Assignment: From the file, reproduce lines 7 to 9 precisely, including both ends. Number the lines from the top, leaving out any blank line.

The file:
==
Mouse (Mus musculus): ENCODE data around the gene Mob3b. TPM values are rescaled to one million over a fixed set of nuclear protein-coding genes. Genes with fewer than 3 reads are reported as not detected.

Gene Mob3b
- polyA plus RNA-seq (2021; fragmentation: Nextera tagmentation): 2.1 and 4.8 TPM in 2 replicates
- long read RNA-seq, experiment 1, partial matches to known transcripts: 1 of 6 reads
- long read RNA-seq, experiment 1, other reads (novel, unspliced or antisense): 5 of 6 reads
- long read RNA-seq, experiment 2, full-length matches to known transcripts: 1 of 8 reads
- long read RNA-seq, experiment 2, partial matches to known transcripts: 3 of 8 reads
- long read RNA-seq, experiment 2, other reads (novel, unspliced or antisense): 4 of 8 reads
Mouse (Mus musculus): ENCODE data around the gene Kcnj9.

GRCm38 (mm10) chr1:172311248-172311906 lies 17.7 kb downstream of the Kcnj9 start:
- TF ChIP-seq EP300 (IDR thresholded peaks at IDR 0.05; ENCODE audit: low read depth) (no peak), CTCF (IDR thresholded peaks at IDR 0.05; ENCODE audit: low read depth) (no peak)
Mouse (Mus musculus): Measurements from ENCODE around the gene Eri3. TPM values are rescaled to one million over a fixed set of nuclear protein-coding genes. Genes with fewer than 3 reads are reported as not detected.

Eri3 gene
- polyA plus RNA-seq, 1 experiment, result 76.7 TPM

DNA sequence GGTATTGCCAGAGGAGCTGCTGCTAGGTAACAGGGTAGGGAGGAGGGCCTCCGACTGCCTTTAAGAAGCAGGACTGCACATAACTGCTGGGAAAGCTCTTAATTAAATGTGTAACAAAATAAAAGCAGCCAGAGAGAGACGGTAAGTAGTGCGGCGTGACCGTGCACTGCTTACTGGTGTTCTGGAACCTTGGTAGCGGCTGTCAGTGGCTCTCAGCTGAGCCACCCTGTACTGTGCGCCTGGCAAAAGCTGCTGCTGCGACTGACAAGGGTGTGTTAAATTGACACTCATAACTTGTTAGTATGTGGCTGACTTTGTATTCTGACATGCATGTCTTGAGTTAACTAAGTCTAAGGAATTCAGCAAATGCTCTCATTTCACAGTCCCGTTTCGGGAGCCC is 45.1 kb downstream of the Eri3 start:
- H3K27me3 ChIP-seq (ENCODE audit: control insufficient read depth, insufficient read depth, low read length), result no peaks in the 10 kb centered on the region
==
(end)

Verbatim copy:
- long read RNA-seq, experiment 2, partial matches to known transcripts: 3 of 8 reads
- long read RNA-seq, experiment 2, other reads (novel, unspliced or antisense): 4 of 8 reads
Mouse (Mus musculus): ENCODE data around the gene Kcnj9.